Discussion in 'The Main Board' started by hypnos, Apr 6, 2019.
Ohhhh. Huh, just not expensive ones? More junk silver is that what you prefer?
hypnos, what you and Sally are doing is what I consider the 'second job' asset investment. The crypto, industrial metals and other materials, Wall Street involved products, and similar currently doable financial transactions are a good way to make money now to obtain other types of preps. My preferred plan is the diversified set of financial assets I listed in the article. If the economy does not crash or go away, then I will have all the advantages of our current financial system working for me. Having the farm and income producing property is the same. They will make FRNs for me to use for additional extensive prep acquisitions. The PMs will just be sitting there, as a hedge, store of wealth, re-start assets, get-out-of-jail tool, and the like. They will not make me any additional FRNs as I do not intend to sell the PMs for FRNs. They are for use when nothing else will accomplish what I need done. That is not likely to be during any major event, only afterward during the recovery phase. Except, of course, for the get-out-of-jail aspect that may be necessary during the initial and early stages of a disaster to buy my way out of trouble in some form.
Now, if the financial systems go down or disappear, pretty much all of what I would have tied up in that system (approximately 33%, like the other two parts each) ceases to exist. (There will likely be a couple of exceptions, but I do not count on them in any way.) That is why the other two parts of the diversification plan would be in place. During and for a long time after the event takes place, the real estate portion of the three-part plan would be keeping me going. Feeding me, protecting me, helping me help others that will be assets in the recovery, and so on. The survival aspects. And the income-producing real estate, other than the farm(s), such as the rental quadraplexes, would have leases or other contractual arrangements that have provisions in them from the start so alternative forms of payment would be available and kick in under specific circumstances.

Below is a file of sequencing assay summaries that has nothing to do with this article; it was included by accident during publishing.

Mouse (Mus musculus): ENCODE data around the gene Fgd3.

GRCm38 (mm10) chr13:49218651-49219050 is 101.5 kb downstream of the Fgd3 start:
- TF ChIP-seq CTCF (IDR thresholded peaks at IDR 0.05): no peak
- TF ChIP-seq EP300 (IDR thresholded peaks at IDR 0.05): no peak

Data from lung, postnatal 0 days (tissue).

I am not going to be taking FRNs during a financial crisis. Some canned goods, or much more likely, some labor or service which the tenant can provide me that will be useful to me, will be accepted as lease payments. And that would all be pre-arranged, and agreed to by the tenant before anything is signed or any handshake agreements made. I would be willing to enforce the agreement, too. Just like any place where I would plan to take up residence, any property that had a tenant would have provision designed into the structure that would allow me to evict, with prejudice if necessary, any tenant that refused to honor the agreement, with little or no risk to me or anyone associated with me.
Eventually, when the recovery began, I would have the most likely currencies that would be used to make medium to large transactions during that phase. From quality food, to fuels, to luxury items, and, of course, PMs as well as some useful commercial and industrial items.
Where palladium, platinum, and rhodium are pretty much only useful and have major value is when high tech industries are in operation. If they are not, then those metals will not have any real value until the recovery is far advanced. I do think that some forms of those three metals would be very good for very, very, long term planning. Upwards of at least fify and more likely one-hundred-years or more after the event, when industry will again need those metals to create similar items to what they are now used for, and probably some new ones.
I would add titanium to that list, as well as several other metals, minerals, and other raw materials. But not for use within my lifetime, and likely not for a couple more generations.